This time last year I was holding my brand new daughter in my arms as I stared into her wide blinking eyes, wondering if this precious little girl knew how loved she was already. Scarlett is one year old today and it has been the most incredible year of my life. I look back at photos of those first few hours and can’t quite believe how far we have come.

For the first two weeks I didn’t put her down. She looked too small and fragile to be out of my arms and I had an overpowering urge to keep her close to me so that she could hear my heart beat, smell my skin next to hers, find her milk, know that she wasn’t alone in this strange new world. I was encouraged by friends to move from the living room into the bedroom to get some rest after a fortnight but I can’t even remember feeling tired. All I wanted to do was to look after her. It was early August and the Olympics were on the TV 24 hours a day. Together Scarlett and I watched as Jessica Ennis from our hometown of Sheffield won the gold medal in the heptathlon, Mo Farah became the first Briton to win Olympic 10000m gold and Gemma Gibbons looked to the sky and called her Mum’s name as she took home silver in the Judo. I’ll never forget those moments – I’m teary now as I write. There I was watching people fulfill their life long ambitions, realising their dreams, whilst I held my greatest achievement so far in my arms.

When Scarlett was eight months old it was time for me to go back to work. I’d been worrying about this and wasn’t feeling comfortable about the amount of time I would be away from her each day. There was also quite a lot of uncertainly about whether I could do the part-time hours I wanted in my old job and I decided that the best option for my family was to go freelance and be based at home. Through my work with Helen on this blog I started writing about person-centred practices, something I felt very passionate about after experiencing the results myself in pregnancy and birth. As well as doing something I loved, my new role meant that I could manage my own time and not leave Scarlett for long periods.

I still had the task of finding the right nursery though; somewhere that I knew Scarlett would feel safe and happy without me. As is typical for me, I did a lot of research and made a lot of visits. But part way through the process I realised that I was struggling to compare the different options. They were all so similar in many ways and there were positives and negatives to each. Part of the problem was that I wasn’t comparing the nurseries against my own criteria but against theirs. I’d come away from each visit with a pile of information; Ofsted reports, health and safety certificates, routines. The Nursery Managers were sharing with me what they thought I needed to know in order to make a decision but the emphasis was all wrong. I needed to think about what was important to and for Scarlett and then make my decision based on her as an individual.

I wrote a list. I didn’t realise it at the time but this was actually the start of Scarlett’s one-page profile. I was thinking about what she needed to be supported well and wanted to use this list to work through our options. I came up with the following criteria: Kindness and attitude of staff, quality of the food, time spent outdoors, approach to play, safety and proximity to home (and me of course!).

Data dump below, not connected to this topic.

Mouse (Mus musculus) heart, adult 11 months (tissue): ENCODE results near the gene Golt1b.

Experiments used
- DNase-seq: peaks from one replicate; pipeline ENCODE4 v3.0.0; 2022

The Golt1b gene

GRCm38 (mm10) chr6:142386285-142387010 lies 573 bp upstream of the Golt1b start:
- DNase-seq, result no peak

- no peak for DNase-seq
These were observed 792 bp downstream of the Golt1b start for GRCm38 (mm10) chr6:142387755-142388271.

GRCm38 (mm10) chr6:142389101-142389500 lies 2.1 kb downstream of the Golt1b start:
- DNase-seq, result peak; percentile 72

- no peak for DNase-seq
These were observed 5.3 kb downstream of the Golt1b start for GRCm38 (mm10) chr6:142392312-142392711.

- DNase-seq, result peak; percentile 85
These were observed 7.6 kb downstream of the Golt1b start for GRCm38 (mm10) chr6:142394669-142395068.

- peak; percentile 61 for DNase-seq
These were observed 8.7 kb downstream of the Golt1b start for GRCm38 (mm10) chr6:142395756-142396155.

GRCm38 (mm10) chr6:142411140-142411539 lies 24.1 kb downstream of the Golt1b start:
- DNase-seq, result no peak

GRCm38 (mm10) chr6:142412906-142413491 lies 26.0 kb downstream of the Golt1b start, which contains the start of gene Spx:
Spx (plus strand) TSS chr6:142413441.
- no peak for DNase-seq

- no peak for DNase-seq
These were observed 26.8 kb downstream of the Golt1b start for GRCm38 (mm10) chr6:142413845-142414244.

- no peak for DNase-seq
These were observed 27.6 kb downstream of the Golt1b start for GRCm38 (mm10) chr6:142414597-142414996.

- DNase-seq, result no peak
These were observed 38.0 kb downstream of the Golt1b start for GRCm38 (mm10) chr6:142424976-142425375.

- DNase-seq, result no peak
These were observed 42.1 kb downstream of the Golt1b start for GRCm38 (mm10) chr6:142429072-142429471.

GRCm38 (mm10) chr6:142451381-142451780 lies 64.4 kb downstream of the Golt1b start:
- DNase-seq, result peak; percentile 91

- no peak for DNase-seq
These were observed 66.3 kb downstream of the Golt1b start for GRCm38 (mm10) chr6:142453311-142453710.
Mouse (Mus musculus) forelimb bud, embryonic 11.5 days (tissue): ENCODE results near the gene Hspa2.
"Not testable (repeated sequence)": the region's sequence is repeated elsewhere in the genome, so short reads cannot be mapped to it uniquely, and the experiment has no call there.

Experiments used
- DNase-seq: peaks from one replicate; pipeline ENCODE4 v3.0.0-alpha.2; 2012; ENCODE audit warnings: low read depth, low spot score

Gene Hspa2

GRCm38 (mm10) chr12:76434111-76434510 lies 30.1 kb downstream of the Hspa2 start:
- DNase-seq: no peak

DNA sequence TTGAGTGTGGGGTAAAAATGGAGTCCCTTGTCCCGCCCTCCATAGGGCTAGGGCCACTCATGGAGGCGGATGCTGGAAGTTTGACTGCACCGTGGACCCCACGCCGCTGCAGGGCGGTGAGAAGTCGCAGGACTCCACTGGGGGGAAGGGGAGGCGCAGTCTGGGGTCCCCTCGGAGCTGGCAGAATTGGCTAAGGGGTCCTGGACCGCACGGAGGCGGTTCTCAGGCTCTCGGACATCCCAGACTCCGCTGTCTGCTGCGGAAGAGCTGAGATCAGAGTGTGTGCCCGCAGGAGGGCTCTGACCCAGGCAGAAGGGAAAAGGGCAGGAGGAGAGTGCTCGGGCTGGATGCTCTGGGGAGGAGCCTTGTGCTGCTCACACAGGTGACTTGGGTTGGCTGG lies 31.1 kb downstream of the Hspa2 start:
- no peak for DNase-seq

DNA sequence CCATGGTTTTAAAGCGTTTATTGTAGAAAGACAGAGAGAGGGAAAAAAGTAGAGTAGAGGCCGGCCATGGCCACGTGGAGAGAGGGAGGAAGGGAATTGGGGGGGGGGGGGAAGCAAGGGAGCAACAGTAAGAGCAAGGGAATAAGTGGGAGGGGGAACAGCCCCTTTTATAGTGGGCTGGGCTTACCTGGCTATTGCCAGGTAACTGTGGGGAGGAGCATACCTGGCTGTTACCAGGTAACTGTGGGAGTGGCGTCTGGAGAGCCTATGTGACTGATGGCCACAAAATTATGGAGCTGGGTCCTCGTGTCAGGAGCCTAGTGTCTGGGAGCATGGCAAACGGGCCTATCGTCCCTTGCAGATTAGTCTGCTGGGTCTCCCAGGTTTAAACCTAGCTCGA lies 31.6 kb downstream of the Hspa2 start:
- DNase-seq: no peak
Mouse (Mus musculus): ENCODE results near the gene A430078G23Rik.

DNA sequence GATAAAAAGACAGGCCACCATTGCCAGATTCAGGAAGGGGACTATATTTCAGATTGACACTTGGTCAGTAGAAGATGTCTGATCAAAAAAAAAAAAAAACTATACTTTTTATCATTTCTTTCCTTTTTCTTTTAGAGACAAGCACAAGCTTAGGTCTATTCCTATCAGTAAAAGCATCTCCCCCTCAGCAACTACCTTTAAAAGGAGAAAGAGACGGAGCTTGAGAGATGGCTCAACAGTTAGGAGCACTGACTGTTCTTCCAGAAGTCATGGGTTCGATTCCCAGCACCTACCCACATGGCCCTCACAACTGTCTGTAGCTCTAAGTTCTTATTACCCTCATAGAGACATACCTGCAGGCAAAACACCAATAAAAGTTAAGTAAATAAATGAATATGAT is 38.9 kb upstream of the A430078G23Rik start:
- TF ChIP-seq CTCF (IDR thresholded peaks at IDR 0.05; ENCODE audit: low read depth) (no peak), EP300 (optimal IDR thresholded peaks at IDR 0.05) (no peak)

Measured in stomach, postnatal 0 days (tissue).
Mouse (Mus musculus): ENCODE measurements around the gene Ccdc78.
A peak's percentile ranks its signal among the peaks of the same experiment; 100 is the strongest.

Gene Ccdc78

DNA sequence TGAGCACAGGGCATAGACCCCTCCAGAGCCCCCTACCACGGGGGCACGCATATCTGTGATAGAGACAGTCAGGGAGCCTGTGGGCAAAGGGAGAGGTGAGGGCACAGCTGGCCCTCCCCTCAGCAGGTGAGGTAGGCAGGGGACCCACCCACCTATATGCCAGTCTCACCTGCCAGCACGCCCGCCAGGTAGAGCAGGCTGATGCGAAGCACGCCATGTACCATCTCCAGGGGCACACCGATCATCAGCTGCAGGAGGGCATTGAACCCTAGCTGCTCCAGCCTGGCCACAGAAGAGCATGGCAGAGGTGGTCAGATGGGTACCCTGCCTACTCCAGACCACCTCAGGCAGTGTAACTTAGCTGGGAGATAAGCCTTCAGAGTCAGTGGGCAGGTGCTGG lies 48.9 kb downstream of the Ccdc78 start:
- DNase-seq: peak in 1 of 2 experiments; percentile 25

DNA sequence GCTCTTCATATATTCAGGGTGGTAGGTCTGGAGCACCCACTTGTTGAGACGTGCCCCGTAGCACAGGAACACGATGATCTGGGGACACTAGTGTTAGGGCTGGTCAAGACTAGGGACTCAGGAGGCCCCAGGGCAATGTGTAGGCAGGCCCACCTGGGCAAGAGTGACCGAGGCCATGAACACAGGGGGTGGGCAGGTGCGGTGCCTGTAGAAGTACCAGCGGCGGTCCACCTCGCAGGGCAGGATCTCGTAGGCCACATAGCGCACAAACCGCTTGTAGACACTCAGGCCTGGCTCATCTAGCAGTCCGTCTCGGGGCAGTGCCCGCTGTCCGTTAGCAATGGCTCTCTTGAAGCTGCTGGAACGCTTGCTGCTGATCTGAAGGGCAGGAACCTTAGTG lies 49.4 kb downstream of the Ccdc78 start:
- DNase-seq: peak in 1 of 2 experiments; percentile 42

Scarlett’s nursery is across the road. They have a cook serving fresh, unprocessed food daily. They have three separate outdoor areas and Scarlett’s key worker is loving and kind to her. I wrote up the rest of her one-page profile and took this across on her first day. I feel confident that they understand what she needs and can support her well, not just because they have a copy of her profile but because when looking at nurseries, I thought long and hard about what was important to and for her as an individual and then found the best match.

For her birthday Scarlett had a wonderful party in the park with 27 of her little friends. She clapped furiously as we sang happy birthday and squealed with delight when opening her presents. More beautiful memories for a special little girl.

Well? Did it work? Rowan’s person-centred birth plan…what happened next

kissAt thirty-one I was in a new relationship and pregnant with my first child, struggling with feeling tired and unwell whilst trying to soldier on at work, moving house, missing my friendships and worrying about the impending birth of my daughter. I found pregnancy hard. I know a lot of women feel amazing when pregnant; healthy, beautiful, virile! I didn’t. At five weeks pregnant (days after my first test) I bled. Jon and I had just got our heads around our new future and suddenly it felt like it was going to be ripped away from us. I bled for six days in total and had to wait another week after that before going for an early scan to see if I was still pregnant. I spent the time in the lead up to this scan checking myself in the toilet, taking pregnancy tests and scowering Google for what the bleed could mean. According to some sites, the blood was nothing to worry about if it was dark brown and thick. Other sites disagreed and stated the harmless blood was bright red in colour and watery. There were women on forums that had bled during every healthy pregnancy and others that had miscarried with symptoms similar to mine. Anyone who has turned to Google for reassurance before will agree with me when I say that it has the exact opposite effect. My doctor said there was nothing I could do but wait and see what the scan showed up.